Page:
Reflective-Cognitive Adaptation for Network Intrusion Detection SystemsCAMNEP Project
The goal of the CAMNEP project was to design and implement network intrusion detection system for high-speed networks. System observes network traffic using hardware-accelerated FlowMon probes, detects network anomalies using agent technologies and visualizes malicious traffic.
- High performance and ability to analyze network traffic in Gb/s.
- High effectiveness with low rate of false detections (false positives and false negatives).
- Minimal configuration upon deployment thanks to the self-adaptation features.
- Intuitive and unobtrusive user interface for network administrators.
CAMNEP analyzes network traffic behavior using flow statistics (system doesn't perform deep packet inspection). Such way CAMNEP preserves end-users privacy, is able to detect anomalies in encrypted traffic and doesn't rely on detection signatures. CAMNEP is able to detect new and unknown attacks.
U.S. Army proposed in 2005 to form a research team composed of Institute of Computer Science, Masaryk University and Agent Technology Center, Department of Cybernetics, Czech Technical University in Prague. The goal of a joint research effort in CAMNEP I project was to propose intrusion detection system for high-speed networks. Group from Institute of Computer Science was involved in network traffic measurement and data visualization. Group from Agent Technology Center was involved in anomaly detection and reduction of false detections.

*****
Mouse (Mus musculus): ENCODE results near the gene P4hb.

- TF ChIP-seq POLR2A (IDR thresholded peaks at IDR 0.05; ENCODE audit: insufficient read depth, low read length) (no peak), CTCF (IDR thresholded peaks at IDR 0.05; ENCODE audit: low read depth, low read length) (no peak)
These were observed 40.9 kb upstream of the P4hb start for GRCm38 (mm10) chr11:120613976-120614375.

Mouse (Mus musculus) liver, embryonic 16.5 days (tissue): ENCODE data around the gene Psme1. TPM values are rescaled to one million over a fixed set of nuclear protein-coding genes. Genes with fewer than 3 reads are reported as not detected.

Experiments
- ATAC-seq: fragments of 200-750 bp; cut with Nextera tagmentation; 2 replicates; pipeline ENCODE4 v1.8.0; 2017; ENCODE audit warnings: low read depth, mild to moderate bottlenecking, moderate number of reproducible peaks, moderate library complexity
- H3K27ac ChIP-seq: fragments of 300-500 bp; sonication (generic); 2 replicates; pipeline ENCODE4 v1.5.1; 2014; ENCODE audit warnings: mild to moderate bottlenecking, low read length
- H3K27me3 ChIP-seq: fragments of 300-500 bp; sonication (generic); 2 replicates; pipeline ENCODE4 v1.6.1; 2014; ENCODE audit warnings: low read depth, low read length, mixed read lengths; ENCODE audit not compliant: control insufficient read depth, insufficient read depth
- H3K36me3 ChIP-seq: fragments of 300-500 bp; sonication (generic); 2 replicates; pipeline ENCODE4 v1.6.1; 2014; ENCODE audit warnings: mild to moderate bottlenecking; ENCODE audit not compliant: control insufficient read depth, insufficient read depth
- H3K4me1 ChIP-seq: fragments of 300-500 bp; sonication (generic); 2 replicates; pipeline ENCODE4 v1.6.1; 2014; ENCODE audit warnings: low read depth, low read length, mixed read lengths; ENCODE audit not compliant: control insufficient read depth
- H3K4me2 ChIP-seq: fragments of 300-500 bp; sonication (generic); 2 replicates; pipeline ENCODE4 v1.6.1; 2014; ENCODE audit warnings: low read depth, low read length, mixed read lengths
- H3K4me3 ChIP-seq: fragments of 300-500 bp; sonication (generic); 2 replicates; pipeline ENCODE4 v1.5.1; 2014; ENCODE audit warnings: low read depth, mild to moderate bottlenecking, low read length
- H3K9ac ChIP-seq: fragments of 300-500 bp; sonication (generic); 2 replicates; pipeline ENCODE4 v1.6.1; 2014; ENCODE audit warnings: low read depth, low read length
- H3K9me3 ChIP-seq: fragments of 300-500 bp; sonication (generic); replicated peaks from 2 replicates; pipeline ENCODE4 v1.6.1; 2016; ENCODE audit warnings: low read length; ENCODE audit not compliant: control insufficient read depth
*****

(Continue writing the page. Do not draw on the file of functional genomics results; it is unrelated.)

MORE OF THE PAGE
Both research partners continued with CAMNEP II project in 2008. The main goals were distributed attack detection on computer network and adaptation of detection layer.
The CAMNEP system is based on combination of existing open-source technologies (e.g. A-Globe agent platform, NfSen NetFlow collector, visualization tools Prefuse and Walrus) together with new components used for network traffic processing and attack detection.
The network traffic is processed with FlowMon probes based on COMBO cards. Dedicated hardware-accelerated probes (FPGA technology) allow network traffic measurement with no packet loss on multi-gigabit backbone links.
Attack detection is performed by a set of detection agents, using a multi-stage collaboration process based on extended trust modeling. The trust modeling stage of the algorithm gathers the anomaly scores assigned by individual anomaly models (embedded into respective agents), combines the anomalies into a single anomaly value per flow and allows each agent to update its trust model with the anomalies of current set of flows. The trust models then return the trustfulness of each flow, which is based on the anomaly of similar flows in the past and is combined to obtain final system output.
CAMNEP project results are used by university startup companies INVEA-TECH (MU), AdvaICT (MU) and Cognitive Security (ČVUT).